The early computer pioneer Vannevar Bush shared a similar concern. In his influential 1945 essay “As We May Think,” Bush made a case for augmenting the human mind by creating an all-remembering storage device Bush dubbed the “memex.” A person would create this “enlarged intimate supplement to his memory” by feeding it books, letters, records and the images captured by an unusual camera. Bush predicted the “camera hound of the future” would supplement memory by attaching to his forehead a camera only “a little larger than a walnut.” He was off only by the size: Narrative Clip is smaller than a walnut, though its creators do suggest strapping it to a headband. (This isn’t fantastic news for anyone who cares about their privacy. Like Google Glass, the Narrative Clip also enables stranger-on-stranger surveillance that, short of banning the technology or strictly limiting its uses, could be impossible to suppress as the device's popularity grows.)

At the end of a week, my Narrative Clip had assembled a photographic “memex” that offers the closest thing yet to a time machine. The Narrative app divvies my photos into albums that transport me to a specific time -- my car ride Saturday, Feb. 1 at 12:46 p.m., for example -- for a taste of who I was and what I was doing at that precise moment in the past. None of my Clip snaps have made it to Instagram, nor have I bothered to weed out the bad ones. The pleasure, as Källström envisioned, comes from replaying a stop-action animation of an unremarkable, totally average day. Looking through my albums, the only remarkable thing that emerges is how much I’d give to see the same kind of photos taken during an average day when I was 4, or 16, or even 26.

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An image of the author's sink, captured by the Narrative Clip.

But then there were the things I couldn’t place, like the bizarre looks from unknown individuals, or the bookshelf in my apartment that, seen from a new angle, suddenly looked sadly shabby.

The Narrative Clip didn’t just let me “relive life’s special and everyday moments,” as the ad copy on the camera’s sleek box had promised. When I scrolled through the thousands of photos it captured, I had the feeling of discovering entirely new dimensions to an experience I thought I knew. It both jogged my memory and fiddled with it.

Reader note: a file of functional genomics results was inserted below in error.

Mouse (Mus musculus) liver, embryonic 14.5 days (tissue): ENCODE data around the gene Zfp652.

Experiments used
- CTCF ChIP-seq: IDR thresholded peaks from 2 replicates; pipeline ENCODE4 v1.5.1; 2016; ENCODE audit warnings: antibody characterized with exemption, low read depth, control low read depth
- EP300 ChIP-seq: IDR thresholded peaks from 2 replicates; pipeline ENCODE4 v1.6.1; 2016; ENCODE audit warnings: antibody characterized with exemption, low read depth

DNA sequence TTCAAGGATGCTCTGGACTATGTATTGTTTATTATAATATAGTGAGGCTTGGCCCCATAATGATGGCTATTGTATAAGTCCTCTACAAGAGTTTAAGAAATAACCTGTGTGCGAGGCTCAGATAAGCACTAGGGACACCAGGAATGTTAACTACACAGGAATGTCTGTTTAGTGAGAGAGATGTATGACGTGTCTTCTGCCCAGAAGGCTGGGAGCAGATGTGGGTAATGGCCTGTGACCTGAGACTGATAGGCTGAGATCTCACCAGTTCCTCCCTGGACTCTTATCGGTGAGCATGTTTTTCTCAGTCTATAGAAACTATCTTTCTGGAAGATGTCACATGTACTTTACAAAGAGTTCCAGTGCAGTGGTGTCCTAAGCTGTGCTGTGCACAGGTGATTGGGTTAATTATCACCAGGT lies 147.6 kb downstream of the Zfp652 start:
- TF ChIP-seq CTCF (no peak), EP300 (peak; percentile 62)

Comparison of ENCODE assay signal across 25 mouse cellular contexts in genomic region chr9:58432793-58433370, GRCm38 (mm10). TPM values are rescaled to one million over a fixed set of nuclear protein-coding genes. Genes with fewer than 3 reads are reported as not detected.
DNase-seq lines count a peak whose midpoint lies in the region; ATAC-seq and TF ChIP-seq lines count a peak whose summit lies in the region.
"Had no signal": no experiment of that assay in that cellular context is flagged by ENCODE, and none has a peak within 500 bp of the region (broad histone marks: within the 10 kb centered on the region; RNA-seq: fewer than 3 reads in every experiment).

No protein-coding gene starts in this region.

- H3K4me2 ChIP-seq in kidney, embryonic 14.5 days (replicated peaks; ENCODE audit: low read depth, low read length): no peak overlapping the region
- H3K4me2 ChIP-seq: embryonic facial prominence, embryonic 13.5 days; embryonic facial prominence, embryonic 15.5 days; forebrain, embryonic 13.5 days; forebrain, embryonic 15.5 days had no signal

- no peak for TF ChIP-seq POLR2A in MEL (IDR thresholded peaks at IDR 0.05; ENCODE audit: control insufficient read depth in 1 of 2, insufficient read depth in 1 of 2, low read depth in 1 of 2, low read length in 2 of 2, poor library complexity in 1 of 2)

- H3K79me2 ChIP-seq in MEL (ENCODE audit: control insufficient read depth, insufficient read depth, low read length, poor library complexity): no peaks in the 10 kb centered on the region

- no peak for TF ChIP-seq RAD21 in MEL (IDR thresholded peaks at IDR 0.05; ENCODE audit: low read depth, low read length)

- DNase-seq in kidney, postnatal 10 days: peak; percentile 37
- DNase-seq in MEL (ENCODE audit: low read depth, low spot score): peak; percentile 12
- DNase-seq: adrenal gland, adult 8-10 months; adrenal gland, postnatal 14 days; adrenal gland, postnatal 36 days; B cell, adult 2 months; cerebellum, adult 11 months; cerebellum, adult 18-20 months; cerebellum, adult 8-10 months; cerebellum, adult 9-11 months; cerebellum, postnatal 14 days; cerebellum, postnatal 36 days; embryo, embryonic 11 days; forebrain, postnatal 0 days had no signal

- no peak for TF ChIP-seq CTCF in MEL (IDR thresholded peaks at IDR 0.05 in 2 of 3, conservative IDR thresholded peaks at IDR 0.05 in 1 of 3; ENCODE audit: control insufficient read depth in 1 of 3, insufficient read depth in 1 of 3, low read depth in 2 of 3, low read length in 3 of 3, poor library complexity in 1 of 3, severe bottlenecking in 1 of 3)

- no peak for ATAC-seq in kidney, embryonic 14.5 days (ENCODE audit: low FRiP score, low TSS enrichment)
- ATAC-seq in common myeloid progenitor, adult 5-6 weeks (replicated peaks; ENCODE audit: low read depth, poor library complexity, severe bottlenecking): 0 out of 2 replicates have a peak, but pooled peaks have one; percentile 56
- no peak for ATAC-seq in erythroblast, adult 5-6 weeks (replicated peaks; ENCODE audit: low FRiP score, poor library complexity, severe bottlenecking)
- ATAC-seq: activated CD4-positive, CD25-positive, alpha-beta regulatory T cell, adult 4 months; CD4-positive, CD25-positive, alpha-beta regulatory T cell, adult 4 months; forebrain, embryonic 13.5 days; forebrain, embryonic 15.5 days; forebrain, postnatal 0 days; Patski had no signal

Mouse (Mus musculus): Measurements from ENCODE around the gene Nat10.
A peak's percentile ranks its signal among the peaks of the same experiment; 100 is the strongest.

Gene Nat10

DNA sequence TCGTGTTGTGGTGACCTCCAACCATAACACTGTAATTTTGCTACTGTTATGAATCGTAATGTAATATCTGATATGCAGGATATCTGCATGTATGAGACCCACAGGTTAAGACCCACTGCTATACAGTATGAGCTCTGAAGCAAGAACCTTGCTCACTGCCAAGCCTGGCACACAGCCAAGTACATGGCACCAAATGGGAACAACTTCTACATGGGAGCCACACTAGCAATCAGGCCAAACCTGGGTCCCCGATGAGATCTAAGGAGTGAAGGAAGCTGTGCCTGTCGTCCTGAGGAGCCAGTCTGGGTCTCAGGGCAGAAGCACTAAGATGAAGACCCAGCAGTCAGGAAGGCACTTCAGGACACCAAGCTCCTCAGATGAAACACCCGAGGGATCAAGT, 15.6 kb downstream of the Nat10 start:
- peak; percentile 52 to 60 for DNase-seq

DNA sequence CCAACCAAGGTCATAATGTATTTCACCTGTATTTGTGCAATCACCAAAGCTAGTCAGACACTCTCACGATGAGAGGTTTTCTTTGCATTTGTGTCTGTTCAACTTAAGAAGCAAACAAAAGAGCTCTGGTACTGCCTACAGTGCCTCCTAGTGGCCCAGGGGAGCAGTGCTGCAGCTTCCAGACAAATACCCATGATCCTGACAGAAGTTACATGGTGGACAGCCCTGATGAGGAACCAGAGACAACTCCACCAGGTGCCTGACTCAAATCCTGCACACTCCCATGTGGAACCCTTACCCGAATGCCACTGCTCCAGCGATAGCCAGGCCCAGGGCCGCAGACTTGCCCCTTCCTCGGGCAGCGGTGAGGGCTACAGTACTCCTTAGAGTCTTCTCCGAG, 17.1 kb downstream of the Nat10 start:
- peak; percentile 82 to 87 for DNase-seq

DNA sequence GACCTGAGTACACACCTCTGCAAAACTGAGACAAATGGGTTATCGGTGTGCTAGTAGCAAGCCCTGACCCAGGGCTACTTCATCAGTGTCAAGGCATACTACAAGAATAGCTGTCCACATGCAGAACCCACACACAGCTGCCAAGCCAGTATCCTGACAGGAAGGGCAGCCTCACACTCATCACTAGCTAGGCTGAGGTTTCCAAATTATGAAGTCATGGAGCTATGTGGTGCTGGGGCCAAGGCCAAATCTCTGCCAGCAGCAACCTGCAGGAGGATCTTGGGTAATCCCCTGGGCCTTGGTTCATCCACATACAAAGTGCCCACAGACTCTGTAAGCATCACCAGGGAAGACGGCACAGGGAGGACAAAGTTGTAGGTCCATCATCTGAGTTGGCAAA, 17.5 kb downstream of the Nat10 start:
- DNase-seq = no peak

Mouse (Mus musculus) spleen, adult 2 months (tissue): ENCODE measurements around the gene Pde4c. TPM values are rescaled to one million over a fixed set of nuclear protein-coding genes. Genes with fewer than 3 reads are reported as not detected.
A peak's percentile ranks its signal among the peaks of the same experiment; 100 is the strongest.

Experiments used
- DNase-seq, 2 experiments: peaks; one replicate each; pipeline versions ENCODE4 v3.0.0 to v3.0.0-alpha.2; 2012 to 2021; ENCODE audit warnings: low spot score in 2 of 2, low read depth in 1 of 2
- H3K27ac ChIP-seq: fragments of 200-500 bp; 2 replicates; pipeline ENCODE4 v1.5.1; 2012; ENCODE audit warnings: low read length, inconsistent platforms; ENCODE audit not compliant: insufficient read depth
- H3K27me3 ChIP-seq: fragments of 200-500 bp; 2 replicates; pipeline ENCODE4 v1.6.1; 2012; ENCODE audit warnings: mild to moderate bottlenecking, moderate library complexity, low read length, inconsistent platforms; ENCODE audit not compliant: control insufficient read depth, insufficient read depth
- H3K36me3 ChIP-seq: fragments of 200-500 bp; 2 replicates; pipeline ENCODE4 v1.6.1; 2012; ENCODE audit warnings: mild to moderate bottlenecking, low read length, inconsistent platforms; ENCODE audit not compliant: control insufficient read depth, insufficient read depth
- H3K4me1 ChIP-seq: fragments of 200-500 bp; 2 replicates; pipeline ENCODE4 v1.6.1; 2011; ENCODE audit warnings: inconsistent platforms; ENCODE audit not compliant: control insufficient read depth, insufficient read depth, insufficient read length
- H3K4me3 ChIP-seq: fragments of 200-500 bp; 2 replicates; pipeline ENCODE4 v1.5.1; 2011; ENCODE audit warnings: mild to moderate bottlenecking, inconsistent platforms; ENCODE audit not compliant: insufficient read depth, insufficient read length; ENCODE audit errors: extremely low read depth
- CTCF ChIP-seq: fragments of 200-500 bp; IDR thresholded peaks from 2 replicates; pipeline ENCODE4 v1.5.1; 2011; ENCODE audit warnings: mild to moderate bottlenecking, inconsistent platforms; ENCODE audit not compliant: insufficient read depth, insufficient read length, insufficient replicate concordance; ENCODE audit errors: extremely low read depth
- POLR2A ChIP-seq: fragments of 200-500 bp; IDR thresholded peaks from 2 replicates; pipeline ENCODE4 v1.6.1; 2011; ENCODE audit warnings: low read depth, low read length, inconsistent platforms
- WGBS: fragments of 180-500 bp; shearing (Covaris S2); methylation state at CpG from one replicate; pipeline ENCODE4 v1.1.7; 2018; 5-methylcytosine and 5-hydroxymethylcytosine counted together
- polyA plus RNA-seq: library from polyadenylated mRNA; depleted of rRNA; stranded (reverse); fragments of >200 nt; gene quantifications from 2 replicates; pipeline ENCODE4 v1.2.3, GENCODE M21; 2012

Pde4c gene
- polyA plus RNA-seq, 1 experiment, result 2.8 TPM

I’m crushed to discover someone sneering at me as I passed by her, leaving me obsessed trying to explain this mystery enemy I ticked off for unknown reasons. A picture of me gesticulating while I chat with a friend caught him looking miffed at our conversation. But since the Narrative can only tell me that we were talking -- not what we were talking about -- I can’t remember if I said something that might have irked him. Should I apologize? For what? Was it an awkward remark, or just the shutter's awkward timing? And then there’s watching my bad habits replayed over and over and over during the hundreds of photos during my workday -- the nibbling, the lip-biting, the squinting, the snacking. Cruel and unusual punishment indeed.

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The Narrative Clip captures the author at work.

The Narrative Clip lets me see my life through someone else's eyes -- or in this case, the unfocused and impartial eye of a machine. Its blunt record can expose our faults. As Bush wrote, “Presumably man's spirit should be elevated if he can better review his shady past and analyze more completely and objectively his present problems."

And yet, as any historian knows, reconstructing our past requires interpretation along with the facts. Even if an all-capturing camera provides us with a photo documentary of our lives, we still get final say when inventing the story that goes with it.

That picture of my friend, for instance. I just remembered what was happening: He was taken aback by the brilliant, inspired and utterly earth-shattering observation I'd made that same moment.

At least the picture doesn't say otherwise.